The Austrian school system used to not have undergraduates. So when graduated from a high school, you just got in a Master's program for about 2 years and then PhD program for about 4 years. However, we called it "Master" and "PhD". So it means that "it is a PhD degree in Austria", but by American standards, it is actually "a Master's degree". Should I still list as "PhD" degree on my CV?

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    However, we named as "master" and "PhD". – I fail to see the contrast here. I think you wanted to name it something else. Please edit your question to clarify. Also, please state in which country you want to use that CV.
    – Wrzlprmft
    Commented Jun 18, 2018 at 5:29
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    Up to my knowledge, the old Austrian Master programmes were typically 4-5 years and not 2 years.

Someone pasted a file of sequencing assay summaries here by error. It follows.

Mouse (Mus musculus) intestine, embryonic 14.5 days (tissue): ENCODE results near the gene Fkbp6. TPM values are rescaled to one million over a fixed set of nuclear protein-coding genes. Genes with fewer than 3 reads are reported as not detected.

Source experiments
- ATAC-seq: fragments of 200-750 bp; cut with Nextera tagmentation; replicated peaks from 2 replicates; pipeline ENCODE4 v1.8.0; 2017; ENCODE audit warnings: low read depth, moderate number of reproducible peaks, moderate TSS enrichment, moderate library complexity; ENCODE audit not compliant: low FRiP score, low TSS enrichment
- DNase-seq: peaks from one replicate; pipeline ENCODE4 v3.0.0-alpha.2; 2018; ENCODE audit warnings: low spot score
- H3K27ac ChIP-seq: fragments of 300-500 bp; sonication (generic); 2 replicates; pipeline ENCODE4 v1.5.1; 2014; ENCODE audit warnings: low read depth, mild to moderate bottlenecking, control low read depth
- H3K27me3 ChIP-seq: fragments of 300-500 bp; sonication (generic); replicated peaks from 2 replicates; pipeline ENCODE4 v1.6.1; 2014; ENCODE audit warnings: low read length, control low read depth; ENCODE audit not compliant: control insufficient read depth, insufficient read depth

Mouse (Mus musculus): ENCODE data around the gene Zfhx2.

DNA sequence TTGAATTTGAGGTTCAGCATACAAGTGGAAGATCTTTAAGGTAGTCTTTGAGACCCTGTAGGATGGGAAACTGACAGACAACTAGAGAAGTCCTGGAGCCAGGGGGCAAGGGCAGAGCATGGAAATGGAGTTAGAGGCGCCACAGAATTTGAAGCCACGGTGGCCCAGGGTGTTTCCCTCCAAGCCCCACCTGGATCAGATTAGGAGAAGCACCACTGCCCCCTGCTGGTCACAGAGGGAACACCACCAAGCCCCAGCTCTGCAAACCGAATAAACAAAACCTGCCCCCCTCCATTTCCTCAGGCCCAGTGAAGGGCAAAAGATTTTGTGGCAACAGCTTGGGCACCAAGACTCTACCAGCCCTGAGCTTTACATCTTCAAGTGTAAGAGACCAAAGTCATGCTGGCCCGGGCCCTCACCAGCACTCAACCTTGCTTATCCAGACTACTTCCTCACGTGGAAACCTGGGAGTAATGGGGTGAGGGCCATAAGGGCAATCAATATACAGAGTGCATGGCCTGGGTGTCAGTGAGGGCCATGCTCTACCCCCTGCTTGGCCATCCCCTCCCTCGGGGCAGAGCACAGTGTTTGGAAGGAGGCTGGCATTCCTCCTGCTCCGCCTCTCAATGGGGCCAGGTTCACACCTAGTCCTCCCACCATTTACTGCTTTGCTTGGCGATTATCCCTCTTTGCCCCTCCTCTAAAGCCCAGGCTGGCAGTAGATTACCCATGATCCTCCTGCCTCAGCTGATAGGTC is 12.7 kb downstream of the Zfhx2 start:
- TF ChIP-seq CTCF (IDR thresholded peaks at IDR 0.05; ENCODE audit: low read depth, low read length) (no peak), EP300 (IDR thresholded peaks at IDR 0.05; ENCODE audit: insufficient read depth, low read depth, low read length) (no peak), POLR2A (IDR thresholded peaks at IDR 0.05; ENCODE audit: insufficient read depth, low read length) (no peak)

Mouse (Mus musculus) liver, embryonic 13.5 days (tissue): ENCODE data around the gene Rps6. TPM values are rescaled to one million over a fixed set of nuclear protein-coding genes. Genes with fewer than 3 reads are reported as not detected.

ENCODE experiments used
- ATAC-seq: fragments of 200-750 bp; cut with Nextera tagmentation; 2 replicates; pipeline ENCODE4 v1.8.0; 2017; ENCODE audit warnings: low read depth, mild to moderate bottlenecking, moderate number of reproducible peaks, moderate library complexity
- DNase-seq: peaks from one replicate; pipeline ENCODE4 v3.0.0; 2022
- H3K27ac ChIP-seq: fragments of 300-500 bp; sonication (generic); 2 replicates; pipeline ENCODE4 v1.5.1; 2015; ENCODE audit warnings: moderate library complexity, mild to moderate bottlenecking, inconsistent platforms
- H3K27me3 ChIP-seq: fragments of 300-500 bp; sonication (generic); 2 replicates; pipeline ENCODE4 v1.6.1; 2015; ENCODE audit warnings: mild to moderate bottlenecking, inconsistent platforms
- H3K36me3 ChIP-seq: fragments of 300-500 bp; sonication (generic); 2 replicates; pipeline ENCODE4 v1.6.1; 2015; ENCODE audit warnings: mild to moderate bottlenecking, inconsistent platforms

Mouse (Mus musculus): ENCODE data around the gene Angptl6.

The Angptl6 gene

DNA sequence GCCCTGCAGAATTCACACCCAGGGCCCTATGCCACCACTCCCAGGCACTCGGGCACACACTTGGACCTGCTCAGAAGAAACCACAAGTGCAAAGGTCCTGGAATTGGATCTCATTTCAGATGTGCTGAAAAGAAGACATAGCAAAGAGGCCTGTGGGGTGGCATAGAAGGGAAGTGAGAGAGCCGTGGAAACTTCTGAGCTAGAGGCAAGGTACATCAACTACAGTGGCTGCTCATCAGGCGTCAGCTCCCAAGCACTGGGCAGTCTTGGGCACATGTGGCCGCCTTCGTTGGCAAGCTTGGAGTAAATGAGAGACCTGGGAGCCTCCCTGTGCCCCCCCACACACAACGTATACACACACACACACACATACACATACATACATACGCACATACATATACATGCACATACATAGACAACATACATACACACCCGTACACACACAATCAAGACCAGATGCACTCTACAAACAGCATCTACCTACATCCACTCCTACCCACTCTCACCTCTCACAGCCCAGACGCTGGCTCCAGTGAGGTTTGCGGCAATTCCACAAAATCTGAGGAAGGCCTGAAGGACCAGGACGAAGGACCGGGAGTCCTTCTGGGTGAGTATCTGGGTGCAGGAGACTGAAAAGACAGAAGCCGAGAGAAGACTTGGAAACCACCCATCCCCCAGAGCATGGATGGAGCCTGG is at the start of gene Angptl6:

– Christian
    Commented Jun 18, 2018 at 8:45
  • Christian is correct. A typical master in Austria always had the same length as a bachelor and master combined in most other countries (compared to the UK even longer), you just did not get a BSc in the middle. A phd in Austria, even in the fields where the Bachelor/Master/Phd system is not used, takes in total a minimum of 8 years, as in the US probably.
    – Noldig
    Commented Jun 18, 2018 at 11:16
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    You're incorrect. The thing you did after school entitles you to use the title "Magister", not "Master". "Master" is what you get now, MA or MSc, after a Bachelor's. Analogously, you weren't awarded a PhD, you were awarded a Doktor. Austrian degrees PhD and Master are exactly the same as elsewhere, Dr. and Mag. are slightly different.